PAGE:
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Can the events of WNBA past help predict its future?

Changes, and changes to come, define both the 1999 and 2019 WNBA seasons. We turned back the clock to compare the WNBA, then and now.

Yolanda Griffith #33
Yolanda Griffith joined the WNBA in 1999, paralleling the star-level player movement of 2019.
Getty Images

A sabbatical for Maya Moore. A torn Achilles for Breanna Stewart and arthroscopic knee surgery for Sue Bird. Early season injuries to Diana Taurasi and Candace Parker.

These developments would seem to cast a cloud of uncertainty over the 2019 WNBA season. Yet, the arrivals of Chiney Ogwumike in Los Angeles and Liz Cambage in Las Vegas — in addition to a compelling rookie class — are reasons for more than a little excitement.

A similar combination of uncertainty and excitement characterized the coming of the 1999 WNBA season. Turning back the clock twenty years thus presents potentially interesting parallels between the 1999 and 2019 WNBA seasons.

Same faces, new places

Today, seeing Chiney Ogwumike and Liz Cambage sporting new colors intrigues. In 1999, star talent also donned new jerseys.

The demise of the ABL — the rival women’s basketball league which, operating from 1996 to 1998, claimed some of the sport’s most promising players — resulted in much high-level talent joining WNBA teams for the 1999 season. Of the most heralded arrivals were Natalie Williams, Yolanda Griffith and Dawn Staley.

Suiting up for the Sacramento Monarchs, Griffith claimed the MVP and Defensive Player of the Year awards in 1999 — a pair of honors possible for Liz Cambage in 2019. Staley led her new squad, the Charlotte Sting, to the Eastern Conference Finals, an outcome that the Sparks hope to match, or exceed, through the addition of Chiney Ogwumike.

However, it was the less notable names that had more impact on the 1999 WNBA season.

The New York Liberty secured the services of ABL veterans Tari Phillips and Crystal Robinson. The duo helped the Liberty return to the WNBA Finals, where they once again lost to the dynastic Houston Comets.

Quite possibly, the additions of Odyssey Sims and Karima Christmas-Kelly, as well as Lexie Brown and Damiris Dantas, could help the Minnesota Lynx become a more modern title contender. With Maya Moore missing, such an effort seems unlikely, yet the Liberty achieved excellence in 1999 without its expected star. Anything is possible.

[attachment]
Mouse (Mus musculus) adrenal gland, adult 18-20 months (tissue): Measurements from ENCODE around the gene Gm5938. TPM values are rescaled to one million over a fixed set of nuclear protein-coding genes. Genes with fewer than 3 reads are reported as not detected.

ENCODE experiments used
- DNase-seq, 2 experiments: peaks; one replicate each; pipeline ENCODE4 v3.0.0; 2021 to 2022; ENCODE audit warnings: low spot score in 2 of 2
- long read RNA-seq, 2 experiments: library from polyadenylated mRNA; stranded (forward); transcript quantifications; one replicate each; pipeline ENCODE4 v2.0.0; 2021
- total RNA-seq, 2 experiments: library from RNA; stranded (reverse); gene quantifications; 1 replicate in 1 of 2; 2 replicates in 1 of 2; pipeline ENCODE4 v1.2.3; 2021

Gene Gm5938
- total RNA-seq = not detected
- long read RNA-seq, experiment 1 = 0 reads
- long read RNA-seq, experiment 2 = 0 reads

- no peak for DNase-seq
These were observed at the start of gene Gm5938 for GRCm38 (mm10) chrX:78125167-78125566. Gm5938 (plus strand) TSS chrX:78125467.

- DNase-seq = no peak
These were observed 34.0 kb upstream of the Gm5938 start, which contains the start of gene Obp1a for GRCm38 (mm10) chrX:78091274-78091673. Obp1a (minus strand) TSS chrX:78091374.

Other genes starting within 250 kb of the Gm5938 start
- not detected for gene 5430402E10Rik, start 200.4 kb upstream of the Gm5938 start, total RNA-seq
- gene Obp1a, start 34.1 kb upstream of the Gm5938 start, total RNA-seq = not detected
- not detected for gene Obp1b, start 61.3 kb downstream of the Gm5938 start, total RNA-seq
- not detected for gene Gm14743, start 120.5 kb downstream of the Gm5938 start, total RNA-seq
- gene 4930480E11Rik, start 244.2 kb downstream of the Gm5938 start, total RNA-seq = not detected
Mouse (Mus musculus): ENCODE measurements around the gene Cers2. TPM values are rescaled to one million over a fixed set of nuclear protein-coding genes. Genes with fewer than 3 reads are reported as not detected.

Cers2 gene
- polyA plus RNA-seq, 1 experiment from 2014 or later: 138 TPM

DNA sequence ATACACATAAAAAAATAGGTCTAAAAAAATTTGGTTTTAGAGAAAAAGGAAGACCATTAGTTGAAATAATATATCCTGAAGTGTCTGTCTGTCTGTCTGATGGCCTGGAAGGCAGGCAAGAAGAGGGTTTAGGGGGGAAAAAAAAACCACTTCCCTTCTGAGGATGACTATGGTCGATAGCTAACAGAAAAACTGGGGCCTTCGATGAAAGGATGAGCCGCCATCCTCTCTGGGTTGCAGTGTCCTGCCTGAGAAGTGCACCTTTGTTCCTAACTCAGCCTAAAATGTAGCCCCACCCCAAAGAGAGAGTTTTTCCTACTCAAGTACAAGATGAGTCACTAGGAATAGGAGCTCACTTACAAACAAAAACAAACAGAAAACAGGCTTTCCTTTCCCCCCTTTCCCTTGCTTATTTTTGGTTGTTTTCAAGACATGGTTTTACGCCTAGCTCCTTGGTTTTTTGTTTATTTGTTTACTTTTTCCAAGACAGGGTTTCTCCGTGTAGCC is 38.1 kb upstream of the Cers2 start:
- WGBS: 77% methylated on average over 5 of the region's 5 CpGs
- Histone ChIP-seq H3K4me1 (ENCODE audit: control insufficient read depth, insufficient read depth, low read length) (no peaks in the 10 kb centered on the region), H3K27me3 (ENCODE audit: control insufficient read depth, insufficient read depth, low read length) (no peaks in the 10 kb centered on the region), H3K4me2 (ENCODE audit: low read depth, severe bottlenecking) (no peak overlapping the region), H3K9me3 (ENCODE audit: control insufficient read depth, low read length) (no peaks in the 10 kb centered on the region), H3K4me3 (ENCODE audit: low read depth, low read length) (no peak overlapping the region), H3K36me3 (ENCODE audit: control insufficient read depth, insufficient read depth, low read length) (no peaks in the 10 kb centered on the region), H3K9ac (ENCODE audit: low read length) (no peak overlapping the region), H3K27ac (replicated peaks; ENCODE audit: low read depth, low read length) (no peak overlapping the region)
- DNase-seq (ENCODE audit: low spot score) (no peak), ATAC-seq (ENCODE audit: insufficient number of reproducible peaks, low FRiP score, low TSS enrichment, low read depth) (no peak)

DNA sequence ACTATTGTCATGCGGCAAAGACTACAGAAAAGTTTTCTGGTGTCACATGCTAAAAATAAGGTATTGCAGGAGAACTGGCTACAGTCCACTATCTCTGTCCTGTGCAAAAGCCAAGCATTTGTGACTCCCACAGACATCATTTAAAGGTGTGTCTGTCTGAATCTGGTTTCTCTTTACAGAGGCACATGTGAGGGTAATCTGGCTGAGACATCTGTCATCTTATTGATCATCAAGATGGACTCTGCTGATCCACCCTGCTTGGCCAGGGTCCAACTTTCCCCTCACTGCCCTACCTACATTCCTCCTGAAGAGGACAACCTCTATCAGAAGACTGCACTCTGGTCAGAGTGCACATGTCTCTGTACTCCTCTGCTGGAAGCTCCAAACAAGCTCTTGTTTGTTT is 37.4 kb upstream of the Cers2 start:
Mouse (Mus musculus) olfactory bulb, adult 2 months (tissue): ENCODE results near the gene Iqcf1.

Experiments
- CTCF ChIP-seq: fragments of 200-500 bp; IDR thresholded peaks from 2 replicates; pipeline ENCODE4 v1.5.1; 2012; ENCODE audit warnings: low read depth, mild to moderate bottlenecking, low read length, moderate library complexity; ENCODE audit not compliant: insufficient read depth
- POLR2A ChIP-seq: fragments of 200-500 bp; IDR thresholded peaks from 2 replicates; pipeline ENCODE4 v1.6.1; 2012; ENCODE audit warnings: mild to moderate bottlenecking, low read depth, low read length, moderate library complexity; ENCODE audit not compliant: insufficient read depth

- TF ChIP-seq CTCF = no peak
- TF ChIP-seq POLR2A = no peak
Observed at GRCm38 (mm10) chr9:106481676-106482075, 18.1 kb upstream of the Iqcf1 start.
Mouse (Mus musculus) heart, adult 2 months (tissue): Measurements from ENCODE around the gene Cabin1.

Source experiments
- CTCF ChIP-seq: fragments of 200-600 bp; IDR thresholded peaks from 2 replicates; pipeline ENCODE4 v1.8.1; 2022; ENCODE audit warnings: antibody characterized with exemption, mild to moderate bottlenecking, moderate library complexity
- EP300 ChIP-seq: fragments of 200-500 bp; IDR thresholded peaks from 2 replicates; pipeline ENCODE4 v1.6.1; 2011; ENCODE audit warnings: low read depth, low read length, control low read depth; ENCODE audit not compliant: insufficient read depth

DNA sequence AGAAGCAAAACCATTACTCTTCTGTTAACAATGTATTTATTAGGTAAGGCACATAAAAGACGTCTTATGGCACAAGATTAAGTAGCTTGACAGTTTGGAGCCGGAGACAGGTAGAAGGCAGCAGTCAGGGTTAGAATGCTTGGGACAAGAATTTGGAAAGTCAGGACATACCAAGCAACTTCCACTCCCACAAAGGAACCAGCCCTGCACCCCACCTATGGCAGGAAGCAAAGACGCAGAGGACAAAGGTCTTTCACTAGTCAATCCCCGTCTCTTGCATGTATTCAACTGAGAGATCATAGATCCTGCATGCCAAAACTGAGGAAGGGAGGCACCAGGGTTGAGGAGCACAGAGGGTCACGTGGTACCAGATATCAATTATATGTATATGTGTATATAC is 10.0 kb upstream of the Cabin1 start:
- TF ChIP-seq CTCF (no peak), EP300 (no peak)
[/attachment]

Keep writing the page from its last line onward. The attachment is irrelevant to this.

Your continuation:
Unfortunate absences

In the first minute of the first game of the 1999 season, Rebecca Lobo went up for a rebound only to land awkwardly. She fell to the floor, writhing and wailing in a way that suggested the seriousness of her injury: a torn ACL. Yet, as noted, the Liberty found success in spite of her absence.

Of course, missing Moore is more monumental to the Lynx’s efforts than losing Lobo was to the Liberty’s. Nonetheless, the Liberty’s 1999 effort is instructive for the Lynx and other WNBA squads who enter the 2019 without their central stars.

Misfortune continues to mount in Seattle. Already without their MVP and head coach, the Storm now must survive without their living legend: Sue Bird. By stepping into this vacuum, Jewell Loyd can certify her star status and steady the Storm, especially if she receives assistance from a still-improving supporting cast in Natasha Howard and Jordin Canada.

Without Diana Taurasi, new opportunities should arise in Phoenix, with the trio of Brittney Griner, DeWanna Bonner and Briann January aiming to use their experience to make sure the Mercury remain at the top of the Western Conference.

Of course, the super-est of WNBA superteams, the Houston Comets, would win their third-straight WNBA title in 1999, an indication of the importance of star power. Nevertheless, the history of the WNBA, including the 1999 season, reminds that overcoming adversity through versatility also is a predictor of potential success.

Rookies on the rise

More than the arrival of ABL stars, it was Chamique Holdsclaw’s WNBA debut that would inspire the most enthusiasm about the 1999 season. It was imagined that the consensus No. 1 draft pick would take the WNBA to another level, giving the league Jordan-esque star both on and off the court.

This year, the possibility of Sabrina Ionescu taking her talents to the WNBA offered similarly scintillating prospects. Even though she returned to Eugene to finish the business of winning an NCAA Women’s Basketball Tournament for the Oregon Ducks, the WNBA welcomes a deep class of rookie talent who, like Holdsclaw, should make a difference for their squads.